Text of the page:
The final scene is on the one hand pure tease for future episodes, but it also works as a way to show Donna that sometimes the tough times are worth it because there are moments where they can make a difference. It renews her faith in what the Doctor does, and deepens their partnership again. I love what they’re doing with her this season, and Catherine Tate is doing a great job of distinguishing herself from the previous companions.

It’s appropriate that Who should be airing as the summer blockbuster season revs up since this show is pretty much a great summer blockbuster every week. More than the vast majority of big movies released in the summer, the show gives me that feeling I remember from watching big, crazy action movies as a kid. It’s the mix of spectacle and emotion that I love. That’s why even though a scene like the crane chase is essentially pointless for the story, I’m glad it’s in there because it’s just crazy fun. I think it’s that joy that’s missing from a lot of blockbusters today, you get the sense that the characters are having fun and really care about what’s happening. And, ultimately, the show’s about the characters. It’s a great season so far, hopefully they’ll keep it up.


The Runaway Llama said...

Davies isn't exactly leaving after this season. He's doing three big 90 minute specials and hasn't said either way about the fifth season. I wouldn't be surprised to see Tennant and Davies doing the fifth season and both leaving at the same time.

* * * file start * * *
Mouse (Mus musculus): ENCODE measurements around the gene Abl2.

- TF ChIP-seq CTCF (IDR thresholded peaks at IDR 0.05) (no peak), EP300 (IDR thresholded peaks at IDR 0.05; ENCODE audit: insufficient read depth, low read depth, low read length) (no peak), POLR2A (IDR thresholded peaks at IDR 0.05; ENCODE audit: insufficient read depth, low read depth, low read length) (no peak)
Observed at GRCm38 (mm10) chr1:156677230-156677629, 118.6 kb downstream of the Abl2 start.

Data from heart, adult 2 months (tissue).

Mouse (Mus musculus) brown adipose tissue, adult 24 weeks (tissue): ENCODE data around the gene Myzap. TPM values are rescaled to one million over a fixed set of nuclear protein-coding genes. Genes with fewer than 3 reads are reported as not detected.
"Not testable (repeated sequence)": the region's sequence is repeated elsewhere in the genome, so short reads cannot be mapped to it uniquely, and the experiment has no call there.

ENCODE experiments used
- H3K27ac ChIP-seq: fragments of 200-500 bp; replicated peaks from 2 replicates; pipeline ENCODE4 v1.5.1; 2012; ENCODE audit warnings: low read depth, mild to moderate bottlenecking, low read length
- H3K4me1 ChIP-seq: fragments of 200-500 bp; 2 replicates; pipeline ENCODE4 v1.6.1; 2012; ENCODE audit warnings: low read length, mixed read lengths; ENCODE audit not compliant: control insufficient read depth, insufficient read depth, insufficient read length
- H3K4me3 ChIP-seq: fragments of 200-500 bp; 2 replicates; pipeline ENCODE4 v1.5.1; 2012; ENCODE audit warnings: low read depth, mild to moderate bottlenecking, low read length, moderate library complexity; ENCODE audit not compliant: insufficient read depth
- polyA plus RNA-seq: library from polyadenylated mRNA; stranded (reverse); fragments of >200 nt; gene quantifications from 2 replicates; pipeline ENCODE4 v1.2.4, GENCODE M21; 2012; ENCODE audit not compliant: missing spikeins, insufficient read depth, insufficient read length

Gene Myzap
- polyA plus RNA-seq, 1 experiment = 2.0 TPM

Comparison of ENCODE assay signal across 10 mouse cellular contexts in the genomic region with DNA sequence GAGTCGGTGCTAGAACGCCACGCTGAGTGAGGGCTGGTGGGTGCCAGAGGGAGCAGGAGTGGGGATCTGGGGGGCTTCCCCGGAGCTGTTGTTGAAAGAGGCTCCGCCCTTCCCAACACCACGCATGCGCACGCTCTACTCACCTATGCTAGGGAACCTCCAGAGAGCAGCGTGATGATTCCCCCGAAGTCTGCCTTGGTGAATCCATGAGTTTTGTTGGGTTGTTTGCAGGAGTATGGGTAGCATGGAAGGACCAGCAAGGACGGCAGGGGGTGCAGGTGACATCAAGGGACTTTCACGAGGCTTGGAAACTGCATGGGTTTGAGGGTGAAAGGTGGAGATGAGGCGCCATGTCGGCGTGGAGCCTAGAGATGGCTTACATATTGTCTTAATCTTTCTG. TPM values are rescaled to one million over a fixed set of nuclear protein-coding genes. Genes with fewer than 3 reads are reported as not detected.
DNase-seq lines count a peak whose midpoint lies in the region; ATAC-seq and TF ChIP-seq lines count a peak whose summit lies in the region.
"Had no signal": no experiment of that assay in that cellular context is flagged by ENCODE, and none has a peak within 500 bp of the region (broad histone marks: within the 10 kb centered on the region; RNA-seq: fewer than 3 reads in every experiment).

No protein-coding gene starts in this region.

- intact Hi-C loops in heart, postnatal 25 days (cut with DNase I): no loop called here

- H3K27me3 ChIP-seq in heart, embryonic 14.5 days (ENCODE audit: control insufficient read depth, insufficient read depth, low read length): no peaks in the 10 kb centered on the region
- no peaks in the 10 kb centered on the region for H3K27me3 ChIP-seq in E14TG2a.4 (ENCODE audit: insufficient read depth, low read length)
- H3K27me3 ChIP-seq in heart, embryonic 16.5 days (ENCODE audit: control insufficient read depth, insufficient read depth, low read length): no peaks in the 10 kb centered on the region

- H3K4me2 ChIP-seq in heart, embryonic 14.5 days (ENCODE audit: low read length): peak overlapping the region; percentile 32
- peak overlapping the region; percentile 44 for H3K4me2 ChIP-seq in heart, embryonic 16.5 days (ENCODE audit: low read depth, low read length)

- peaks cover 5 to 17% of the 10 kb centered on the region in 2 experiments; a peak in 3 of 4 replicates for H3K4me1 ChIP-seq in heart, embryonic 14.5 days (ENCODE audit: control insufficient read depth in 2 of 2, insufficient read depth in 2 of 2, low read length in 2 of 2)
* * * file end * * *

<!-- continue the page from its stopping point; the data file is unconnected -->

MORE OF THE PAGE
Patrick said...

Hmm, I thought I had read he was definitely done after those specials. That changes things a bit. I'm curious what they'll do with the Rose stuff, you can't exactly have the two of them live together forever, but I don't think they'd want to go the Doomsday route again and have a painful separation. My idea would be to have the Doctor agree to go old with her, have him age until they both grow old and Rose dies, then have him regenerate as the Tennant era ends.

The Runaway Llama said...

"My idea would be to have the Doctor agree to go old with her, have him age until they both grow old and Rose dies, then have him regenerate as the Tennant era ends."

That would definitely be incredibly poignant and a definite way of writing her out of the show for good.

David Golding said...

It's been confirmed that Davies is leaving after the specials, and Moffat is taking over.

Patrick said...

Excellent news, I hope Tennant sticks around for another season or two as well.